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tv   Anthony Bourdain Parts Unknown  CNN  November 18, 2017 9:00pm-10:00pm PST

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president kennedy: good evening, my fellow citizens. this government, as promised, has maintained the closest surveillance of the soviet military buildup on the island of cuba. >> anthony: this is the cuba i grew up with. >> narrator: mankind teeters precariously on the brink of a thermal nuclear war. >> anthony: the missile crisis. duck and cover. hide under your desk, kids, cover yourselves with wet newspaper, because we're all going to die. >> narrator: the flames of crisis burn far stronger, fed and fanned by the bitter tirades of fidel castro. >> anthony: and this guy, always in the fatigues, underlining with every appearance that we
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were two nations in a never-ending state of war. >> president obama: today, the united states of america is changing its relationship with the people of cuba. we will begin to normalize relations between our two countries. ♪ i took a walk through this beautiful world ♪ ♪ felt the cool rain on my shoulder ♪ ♪ found something good in this beautiful world ♪ ♪ i felt the rain getting colder ♪ ♪ sha la la la la sha la la la la la ♪ ♪ sha la la la la sha la la la la la la ♪
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♪ >> anthony: cuba has been sitting here 55 years now, half an hour away, basically giving the biggest superpower in the world the stiff middle finger. 50-plus years of animosity, embargo, rationing, and fidel castro is still hanging on. but recently, there are powerful indications that everything is about to change. we are in a little fishing town. this place is where two brothers go out and fish every morning and bring fresh seafood.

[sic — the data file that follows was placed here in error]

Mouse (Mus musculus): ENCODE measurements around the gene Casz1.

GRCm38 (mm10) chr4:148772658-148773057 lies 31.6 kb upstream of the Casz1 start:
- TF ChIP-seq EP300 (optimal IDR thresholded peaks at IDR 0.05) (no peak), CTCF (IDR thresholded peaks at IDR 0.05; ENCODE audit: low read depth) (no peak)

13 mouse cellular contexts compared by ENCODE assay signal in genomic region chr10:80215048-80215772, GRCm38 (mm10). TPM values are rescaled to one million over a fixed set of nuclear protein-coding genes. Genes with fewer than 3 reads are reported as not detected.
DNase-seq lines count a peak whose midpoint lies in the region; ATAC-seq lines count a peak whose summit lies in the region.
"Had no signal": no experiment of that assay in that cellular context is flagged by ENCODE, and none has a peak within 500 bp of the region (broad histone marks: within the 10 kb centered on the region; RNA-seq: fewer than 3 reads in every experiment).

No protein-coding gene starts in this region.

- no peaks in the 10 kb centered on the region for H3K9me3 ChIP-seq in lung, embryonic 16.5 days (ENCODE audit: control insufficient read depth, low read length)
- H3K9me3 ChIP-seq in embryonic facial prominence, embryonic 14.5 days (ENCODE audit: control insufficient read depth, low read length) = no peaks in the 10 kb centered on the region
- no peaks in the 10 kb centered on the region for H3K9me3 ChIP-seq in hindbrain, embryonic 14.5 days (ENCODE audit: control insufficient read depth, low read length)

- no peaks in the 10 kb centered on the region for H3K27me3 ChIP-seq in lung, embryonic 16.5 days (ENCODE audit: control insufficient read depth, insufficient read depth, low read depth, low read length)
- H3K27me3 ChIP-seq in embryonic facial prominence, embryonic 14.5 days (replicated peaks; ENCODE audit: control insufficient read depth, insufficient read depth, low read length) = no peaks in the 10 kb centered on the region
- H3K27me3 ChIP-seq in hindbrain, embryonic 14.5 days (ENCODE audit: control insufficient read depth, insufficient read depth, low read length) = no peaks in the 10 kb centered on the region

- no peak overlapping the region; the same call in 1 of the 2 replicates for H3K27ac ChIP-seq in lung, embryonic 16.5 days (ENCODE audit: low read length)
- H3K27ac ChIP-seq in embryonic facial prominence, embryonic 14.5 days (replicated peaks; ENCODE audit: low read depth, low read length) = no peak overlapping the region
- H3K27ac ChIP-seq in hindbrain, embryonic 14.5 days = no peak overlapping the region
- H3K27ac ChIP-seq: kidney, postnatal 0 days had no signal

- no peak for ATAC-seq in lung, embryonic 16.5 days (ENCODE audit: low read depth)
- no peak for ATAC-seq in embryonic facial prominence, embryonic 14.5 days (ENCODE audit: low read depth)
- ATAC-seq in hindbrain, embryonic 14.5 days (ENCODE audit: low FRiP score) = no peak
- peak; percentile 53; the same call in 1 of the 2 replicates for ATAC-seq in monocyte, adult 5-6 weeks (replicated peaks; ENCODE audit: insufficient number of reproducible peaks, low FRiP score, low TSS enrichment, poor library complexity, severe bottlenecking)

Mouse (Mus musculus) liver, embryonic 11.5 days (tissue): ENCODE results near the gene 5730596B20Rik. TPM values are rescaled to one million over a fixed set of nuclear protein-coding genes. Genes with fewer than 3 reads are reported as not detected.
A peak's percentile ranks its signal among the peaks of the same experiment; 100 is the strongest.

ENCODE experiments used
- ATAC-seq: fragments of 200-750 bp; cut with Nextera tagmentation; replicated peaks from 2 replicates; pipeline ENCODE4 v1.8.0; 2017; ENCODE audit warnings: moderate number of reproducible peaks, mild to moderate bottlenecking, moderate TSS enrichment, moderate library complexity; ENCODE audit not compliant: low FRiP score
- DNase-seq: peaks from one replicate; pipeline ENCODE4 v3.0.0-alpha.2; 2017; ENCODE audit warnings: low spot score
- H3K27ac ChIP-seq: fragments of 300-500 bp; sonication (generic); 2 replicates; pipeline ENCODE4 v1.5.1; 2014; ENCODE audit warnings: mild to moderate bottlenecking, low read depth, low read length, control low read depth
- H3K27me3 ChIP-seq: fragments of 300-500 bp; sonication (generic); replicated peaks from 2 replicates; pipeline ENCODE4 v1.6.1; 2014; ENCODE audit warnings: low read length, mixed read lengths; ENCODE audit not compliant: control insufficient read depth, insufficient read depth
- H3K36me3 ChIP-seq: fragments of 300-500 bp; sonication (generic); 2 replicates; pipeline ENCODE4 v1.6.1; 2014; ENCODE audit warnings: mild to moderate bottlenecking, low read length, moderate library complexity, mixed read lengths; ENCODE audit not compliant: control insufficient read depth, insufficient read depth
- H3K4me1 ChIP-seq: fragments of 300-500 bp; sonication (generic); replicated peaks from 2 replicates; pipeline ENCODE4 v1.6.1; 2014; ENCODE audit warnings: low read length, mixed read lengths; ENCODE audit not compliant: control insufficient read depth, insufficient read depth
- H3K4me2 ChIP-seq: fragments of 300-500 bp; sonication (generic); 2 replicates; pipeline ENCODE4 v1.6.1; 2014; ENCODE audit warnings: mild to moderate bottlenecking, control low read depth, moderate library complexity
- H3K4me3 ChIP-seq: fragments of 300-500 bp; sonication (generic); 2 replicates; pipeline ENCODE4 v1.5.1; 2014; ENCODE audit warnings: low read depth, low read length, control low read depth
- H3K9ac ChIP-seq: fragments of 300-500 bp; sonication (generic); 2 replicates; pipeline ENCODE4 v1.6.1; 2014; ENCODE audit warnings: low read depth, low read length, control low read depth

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s >> anthony: okay, humble fishing village. traditional fishing family? >> hugo: yes. >> anthony: what about the sushi? what's going on in this country, man? >> hugo: things are changing, anthony, what can i say? my name is hugo. i was born in cuba. i was in one of cuba's most prominent schools when i made a joke about president fidel castro. i was a teenager. the kid that slept on the bunk bed on top of me recorded our conversation and i was expelled from school. my mom said the only choice is for us to leave cuba. i'm a business man. i've lived in miami for 35 years. it's my home base. i come back and forth to cuba. i've been coming to cuba for over 20 years.
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i mean, cuba is a communist country in economic transition. fidel castro allowed cubans to establish more businesses. there are people that are making money. there are people that have created a tremendous amount of wealth. >> anthony: people with family connections to the states, people tied to the exploding tourist industry, small business owners, taxi drivers, people operating in ever-changing gray areas of what is permissible. how's it work right now? if you're cuban, you can sell your property to -- >> hugo: another cuban from cuba. and that's what's happening right now. a lot of cuban-americans, a lot of cubans living abroad are now coming back, and through relatives, are buying property. obviously, somebody has touched this building with some kind of investment. it's renovated. it seems to be like a hotel. somebody bought the building and turned it into a little hotel. >> anthony: however you feel about the government, however you feel about the last 55 years, there aren't any places in the world that look like this. it's utterly enchanting. >> hugo: it's very seductive. >> anthony: there is no doubt in my mind that somewhere in the opposite of the four seasons hotel chain, they're looking at